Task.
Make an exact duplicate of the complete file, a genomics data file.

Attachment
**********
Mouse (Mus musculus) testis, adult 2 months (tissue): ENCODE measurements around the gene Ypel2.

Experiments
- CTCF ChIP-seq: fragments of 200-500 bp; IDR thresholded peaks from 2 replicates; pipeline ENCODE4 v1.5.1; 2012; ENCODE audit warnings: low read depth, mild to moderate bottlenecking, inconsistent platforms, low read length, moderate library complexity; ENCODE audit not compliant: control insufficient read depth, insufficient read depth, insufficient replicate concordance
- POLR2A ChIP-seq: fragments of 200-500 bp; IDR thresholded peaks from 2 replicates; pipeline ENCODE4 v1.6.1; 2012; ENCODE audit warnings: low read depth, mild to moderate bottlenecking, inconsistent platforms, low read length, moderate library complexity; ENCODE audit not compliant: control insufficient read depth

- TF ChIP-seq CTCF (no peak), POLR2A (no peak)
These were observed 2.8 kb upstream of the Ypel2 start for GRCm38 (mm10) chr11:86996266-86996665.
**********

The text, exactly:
Mouse (Mus musculus) testis, adult 2 months (tissue): ENCODE measurements around the gene Ypel2.

Experiments
- CTCF ChIP-seq: fragments of 200-500 bp; IDR thresholded peaks from 2 replicates; pipeline ENCODE4 v1.5.1; 2012; ENCODE audit warnings: low read depth, mild to moderate bottlenecking, inconsistent platforms, low read length, moderate library complexity; ENCODE audit not compliant: control insufficient read depth, insufficient read depth, insufficient replicate concordance
- POLR2A ChIP-seq: fragments of 200-500 bp; IDR thresholded peaks from 2 replicates; pipeline ENCODE4 v1.6.1; 2012; ENCODE audit warnings: low read depth, mild to moderate bottlenecking, inconsistent platforms, low read length, moderate library complexity; ENCODE audit not compliant: control insufficient read depth

- TF ChIP-seq CTCF (no peak), POLR2A (no peak)
These were observed 2.8 kb upstream of the Ypel2 start for GRCm38 (mm10) chr11:86996266-86996665.